As previously mentioned, every Wednesday and Friday, I'll be introducing a piece of psychological jargon or term and defining it, what I hope to be, plain terms and simple language.
Today's term is: Classical Conditioning
No, this does not refer to a new brand of hair products produced by the Vienna Philharmonic Orchestra.
Instead, this goes back to our friend Pavlov and his salivating dogs.
Pavlovian conditioning (a form of classical conditioning) is learning by association.
To understand the terminology let’s explore in plain terms what’s going on.
1. Pavlov rings a bell
2. The dogs associate the bell with the food
3. The dogs salivate in response
But actually, we missed a couple of steps it’s more like:
1. Pavlov starts by ringing a bell every time food is presented.
2. (The dogs start to associate the bell with the food)
3. Pavlov rings a bell
4. The dogs have associated the bell with the food
5. The dogs salivate in response even before the food arrives
Here we have learning by association, the dogs are learning to associate the bell with the food. And that is in essence what classical conditioning is all about.
A few technical terms would be useful here to put the experiment in context:
NS (neutral stimulus)
US (unconditioned stimulus)
CS (conditioned stimulus)
UR (unconditioned response)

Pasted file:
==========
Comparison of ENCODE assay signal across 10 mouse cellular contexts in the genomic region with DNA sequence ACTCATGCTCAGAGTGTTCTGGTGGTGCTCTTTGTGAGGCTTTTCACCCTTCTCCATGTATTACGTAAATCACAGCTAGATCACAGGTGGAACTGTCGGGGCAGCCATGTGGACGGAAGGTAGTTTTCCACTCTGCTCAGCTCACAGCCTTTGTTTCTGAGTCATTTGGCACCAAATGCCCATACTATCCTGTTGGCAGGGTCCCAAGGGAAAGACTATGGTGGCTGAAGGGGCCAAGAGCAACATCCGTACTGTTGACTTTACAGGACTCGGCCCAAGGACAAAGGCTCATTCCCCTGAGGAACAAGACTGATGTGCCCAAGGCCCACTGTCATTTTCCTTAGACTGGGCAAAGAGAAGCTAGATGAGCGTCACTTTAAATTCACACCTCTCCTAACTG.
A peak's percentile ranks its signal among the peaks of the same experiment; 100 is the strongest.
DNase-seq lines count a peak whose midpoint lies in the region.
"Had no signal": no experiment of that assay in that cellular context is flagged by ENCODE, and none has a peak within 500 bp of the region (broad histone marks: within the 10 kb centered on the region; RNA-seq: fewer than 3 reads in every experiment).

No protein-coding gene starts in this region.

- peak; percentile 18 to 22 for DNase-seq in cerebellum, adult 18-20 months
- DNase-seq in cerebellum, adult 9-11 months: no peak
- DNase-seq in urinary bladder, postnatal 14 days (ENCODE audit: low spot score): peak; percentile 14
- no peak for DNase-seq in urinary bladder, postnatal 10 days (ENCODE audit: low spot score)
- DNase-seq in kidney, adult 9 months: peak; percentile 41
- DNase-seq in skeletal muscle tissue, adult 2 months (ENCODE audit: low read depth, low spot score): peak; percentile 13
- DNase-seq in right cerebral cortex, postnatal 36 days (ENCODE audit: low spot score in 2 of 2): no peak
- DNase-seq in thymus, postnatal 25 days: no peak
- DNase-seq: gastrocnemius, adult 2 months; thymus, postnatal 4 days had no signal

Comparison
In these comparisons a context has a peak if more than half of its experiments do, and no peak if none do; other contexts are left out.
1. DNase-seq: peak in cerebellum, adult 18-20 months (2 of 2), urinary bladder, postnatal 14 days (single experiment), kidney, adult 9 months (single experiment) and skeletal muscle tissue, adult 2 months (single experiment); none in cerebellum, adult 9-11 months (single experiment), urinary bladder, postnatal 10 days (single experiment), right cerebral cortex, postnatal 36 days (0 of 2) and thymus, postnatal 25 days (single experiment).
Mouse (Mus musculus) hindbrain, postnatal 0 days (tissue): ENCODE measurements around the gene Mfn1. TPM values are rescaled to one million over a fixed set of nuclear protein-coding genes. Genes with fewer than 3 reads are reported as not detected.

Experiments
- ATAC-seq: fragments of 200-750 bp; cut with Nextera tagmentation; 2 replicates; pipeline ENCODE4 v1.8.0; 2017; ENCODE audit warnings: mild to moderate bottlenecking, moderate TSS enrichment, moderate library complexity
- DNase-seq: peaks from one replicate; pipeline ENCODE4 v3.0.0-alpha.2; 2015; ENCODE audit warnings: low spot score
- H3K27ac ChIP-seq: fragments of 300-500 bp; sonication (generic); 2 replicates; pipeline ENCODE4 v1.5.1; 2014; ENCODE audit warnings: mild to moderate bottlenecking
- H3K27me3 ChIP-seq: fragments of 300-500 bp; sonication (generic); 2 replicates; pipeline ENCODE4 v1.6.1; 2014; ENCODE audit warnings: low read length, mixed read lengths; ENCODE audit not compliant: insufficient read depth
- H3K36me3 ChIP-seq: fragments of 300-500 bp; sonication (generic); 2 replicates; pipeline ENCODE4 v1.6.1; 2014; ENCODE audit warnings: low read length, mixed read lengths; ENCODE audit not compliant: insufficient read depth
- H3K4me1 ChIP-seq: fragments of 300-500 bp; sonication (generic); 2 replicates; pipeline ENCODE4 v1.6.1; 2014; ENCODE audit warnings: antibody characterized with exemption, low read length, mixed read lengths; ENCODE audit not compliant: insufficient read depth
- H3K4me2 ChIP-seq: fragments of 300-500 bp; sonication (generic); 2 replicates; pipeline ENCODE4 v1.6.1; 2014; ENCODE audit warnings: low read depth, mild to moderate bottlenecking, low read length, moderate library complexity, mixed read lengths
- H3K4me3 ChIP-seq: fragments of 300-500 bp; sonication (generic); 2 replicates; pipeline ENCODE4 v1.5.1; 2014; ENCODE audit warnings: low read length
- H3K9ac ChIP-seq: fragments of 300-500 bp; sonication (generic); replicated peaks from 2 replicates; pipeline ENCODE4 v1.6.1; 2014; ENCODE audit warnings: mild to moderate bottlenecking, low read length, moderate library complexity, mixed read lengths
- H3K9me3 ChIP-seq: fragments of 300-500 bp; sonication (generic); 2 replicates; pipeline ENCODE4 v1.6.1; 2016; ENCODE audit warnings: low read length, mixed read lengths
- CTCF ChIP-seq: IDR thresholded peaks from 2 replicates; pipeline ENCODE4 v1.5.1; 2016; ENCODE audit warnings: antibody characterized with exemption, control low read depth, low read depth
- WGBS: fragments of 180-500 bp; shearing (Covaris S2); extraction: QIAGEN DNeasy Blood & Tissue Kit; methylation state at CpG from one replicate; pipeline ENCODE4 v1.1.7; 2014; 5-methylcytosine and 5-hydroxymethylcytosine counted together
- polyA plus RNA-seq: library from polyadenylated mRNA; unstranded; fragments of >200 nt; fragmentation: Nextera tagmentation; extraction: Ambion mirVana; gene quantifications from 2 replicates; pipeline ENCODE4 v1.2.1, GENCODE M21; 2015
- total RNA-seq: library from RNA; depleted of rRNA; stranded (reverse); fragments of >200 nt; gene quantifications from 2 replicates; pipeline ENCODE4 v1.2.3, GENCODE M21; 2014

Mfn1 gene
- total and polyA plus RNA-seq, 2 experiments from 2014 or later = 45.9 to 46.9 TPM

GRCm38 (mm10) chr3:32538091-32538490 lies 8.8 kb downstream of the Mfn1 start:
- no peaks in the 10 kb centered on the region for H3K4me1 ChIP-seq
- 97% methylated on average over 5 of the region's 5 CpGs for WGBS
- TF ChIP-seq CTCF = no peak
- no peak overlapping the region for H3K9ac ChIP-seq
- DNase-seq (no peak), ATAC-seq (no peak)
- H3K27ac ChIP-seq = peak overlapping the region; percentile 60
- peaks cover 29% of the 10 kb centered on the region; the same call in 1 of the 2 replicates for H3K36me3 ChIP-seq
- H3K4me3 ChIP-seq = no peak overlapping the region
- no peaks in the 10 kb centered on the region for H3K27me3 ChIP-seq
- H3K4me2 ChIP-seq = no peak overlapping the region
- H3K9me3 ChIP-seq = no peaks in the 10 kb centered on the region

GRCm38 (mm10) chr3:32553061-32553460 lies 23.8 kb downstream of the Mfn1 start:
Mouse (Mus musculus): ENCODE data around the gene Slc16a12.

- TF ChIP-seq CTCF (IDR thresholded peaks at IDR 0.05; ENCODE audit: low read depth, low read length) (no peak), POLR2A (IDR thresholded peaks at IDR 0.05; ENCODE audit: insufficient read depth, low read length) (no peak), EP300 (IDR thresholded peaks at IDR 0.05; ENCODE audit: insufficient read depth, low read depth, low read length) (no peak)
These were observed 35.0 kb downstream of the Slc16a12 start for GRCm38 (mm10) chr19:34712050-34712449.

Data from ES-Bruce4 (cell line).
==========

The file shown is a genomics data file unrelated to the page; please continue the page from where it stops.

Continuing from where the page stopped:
CR (conditioned response)
Stimulus and response:
1. The NS or neutral stimulus is the bell because in the beginning of the experiment it is neutral or does not elicit a response
2. The US or unconditioned stimulus is the food itself. To understand this think about it for a moment, the dogs are not conditioned to respond to the food, they dog's naturally gobble it up without any interference.
3. So if the bell was previously the NS, then after conditioning the dogs to respond to the bell it becomes the CS or conditioned stimulus. In other words, the dogs response has become conditional on the CS.
4. Of course the other two terms speak for themselves, the dogs either respond or they do not. If they respond to the CS then this is the CR, if they don’t then they have UR to the NS. Or rather if they don’t respond to the bell then the bell is still neutral.
An example that might ring true for some:
Imagine you’re walking down a path, and you see a sign informing walkers that a dog resides in one of the houses and you need to shut the gate.
For some reason, a cold sweat appears on your forehead, and you immediately pick up the pace.
One possible reason might be due to classical conditioning, in this case, the CS or sign warning people to shut the gate may have associations with a similar sign you used to walk past as a child on the way to school. But, behind that sign, you recall a ferocious dog with a mean set of sharp canines and a hideous blood-curdling bark.
In this case, the CS of the sign is linked to the dog barking and thus you now show a CR or conditioned response to the sign.
In the next post, we'll explore one of the most notorious experiments in the history of psychology that sought to provide empirical evidence for classical conditioning. This would involve a child named 'Little' Albert.